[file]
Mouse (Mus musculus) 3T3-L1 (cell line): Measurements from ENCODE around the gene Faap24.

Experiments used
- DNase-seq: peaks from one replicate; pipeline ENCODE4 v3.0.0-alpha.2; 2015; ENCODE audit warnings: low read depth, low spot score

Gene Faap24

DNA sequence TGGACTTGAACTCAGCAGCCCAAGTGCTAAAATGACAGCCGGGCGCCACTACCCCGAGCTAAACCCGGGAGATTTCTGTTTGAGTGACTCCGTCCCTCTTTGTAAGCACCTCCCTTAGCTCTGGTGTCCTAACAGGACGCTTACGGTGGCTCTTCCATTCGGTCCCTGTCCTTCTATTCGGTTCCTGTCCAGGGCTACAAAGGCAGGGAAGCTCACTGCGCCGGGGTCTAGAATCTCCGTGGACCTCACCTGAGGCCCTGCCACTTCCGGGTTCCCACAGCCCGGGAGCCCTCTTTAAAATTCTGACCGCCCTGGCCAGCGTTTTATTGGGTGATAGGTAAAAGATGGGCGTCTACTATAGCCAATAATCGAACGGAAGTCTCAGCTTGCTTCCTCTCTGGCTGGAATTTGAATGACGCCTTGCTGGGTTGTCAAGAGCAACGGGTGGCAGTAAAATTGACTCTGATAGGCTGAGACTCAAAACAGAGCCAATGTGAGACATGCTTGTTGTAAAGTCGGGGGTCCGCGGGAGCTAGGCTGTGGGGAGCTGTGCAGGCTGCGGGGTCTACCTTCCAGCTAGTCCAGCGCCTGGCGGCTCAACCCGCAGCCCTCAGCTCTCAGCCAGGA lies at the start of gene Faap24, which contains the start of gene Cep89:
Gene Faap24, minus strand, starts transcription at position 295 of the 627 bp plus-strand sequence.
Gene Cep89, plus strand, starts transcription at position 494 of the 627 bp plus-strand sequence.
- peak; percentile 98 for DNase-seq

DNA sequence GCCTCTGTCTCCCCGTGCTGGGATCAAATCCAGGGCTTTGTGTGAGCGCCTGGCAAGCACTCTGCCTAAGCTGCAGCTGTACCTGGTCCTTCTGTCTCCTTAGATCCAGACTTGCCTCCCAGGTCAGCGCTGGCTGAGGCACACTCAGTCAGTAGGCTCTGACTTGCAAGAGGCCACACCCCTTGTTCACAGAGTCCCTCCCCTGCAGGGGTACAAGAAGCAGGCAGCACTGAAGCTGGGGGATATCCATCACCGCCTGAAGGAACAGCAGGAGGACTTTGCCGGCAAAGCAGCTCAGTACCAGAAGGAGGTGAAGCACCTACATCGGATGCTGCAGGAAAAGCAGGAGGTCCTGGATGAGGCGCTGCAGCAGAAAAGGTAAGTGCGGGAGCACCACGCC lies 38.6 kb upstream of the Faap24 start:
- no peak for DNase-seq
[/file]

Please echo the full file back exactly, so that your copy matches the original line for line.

Mouse (Mus musculus) 3T3-L1 (cell line): Measurements from ENCODE around the gene Faap24.

Experiments used
- DNase-seq: peaks from one replicate; pipeline ENCODE4 v3.0.0-alpha.2; 2015; ENCODE audit warnings: low read depth, low spot score

Gene Faap24

DNA sequence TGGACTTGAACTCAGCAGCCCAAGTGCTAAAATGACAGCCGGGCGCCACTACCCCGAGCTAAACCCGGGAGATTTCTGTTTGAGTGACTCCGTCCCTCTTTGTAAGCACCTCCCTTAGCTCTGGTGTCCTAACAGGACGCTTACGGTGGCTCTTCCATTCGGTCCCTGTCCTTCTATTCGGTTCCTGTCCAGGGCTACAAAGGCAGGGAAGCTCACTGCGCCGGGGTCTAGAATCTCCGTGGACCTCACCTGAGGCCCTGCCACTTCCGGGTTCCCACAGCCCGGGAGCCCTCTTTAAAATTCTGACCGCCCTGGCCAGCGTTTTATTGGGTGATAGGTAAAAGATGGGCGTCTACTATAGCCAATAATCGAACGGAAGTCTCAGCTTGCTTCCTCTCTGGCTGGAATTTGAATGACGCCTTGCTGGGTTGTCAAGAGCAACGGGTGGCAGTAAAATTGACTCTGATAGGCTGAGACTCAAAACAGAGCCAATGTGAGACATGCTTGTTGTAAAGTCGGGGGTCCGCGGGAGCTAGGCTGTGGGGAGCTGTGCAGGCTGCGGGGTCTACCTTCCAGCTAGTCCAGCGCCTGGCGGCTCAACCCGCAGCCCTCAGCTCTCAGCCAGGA lies at the start of gene Faap24, which contains the start of gene Cep89:
Gene Faap24, minus strand, starts transcription at position 295 of the 627 bp plus-strand sequence.
Gene Cep89, plus strand, starts transcription at position 494 of the 627 bp plus-strand sequence.
- peak; percentile 98 for DNase-seq

DNA sequence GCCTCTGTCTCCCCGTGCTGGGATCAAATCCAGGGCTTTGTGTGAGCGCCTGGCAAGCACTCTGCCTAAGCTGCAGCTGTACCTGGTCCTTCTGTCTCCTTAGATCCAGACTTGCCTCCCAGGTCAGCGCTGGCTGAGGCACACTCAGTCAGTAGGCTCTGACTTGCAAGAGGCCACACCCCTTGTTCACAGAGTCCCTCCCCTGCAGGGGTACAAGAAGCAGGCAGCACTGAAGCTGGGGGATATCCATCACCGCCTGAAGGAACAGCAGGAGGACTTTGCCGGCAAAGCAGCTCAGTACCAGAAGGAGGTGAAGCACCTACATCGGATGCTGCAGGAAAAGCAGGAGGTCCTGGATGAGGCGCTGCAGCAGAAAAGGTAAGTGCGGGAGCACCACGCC lies 38.6 kb upstream of the Faap24 start:
- no peak for DNase-seq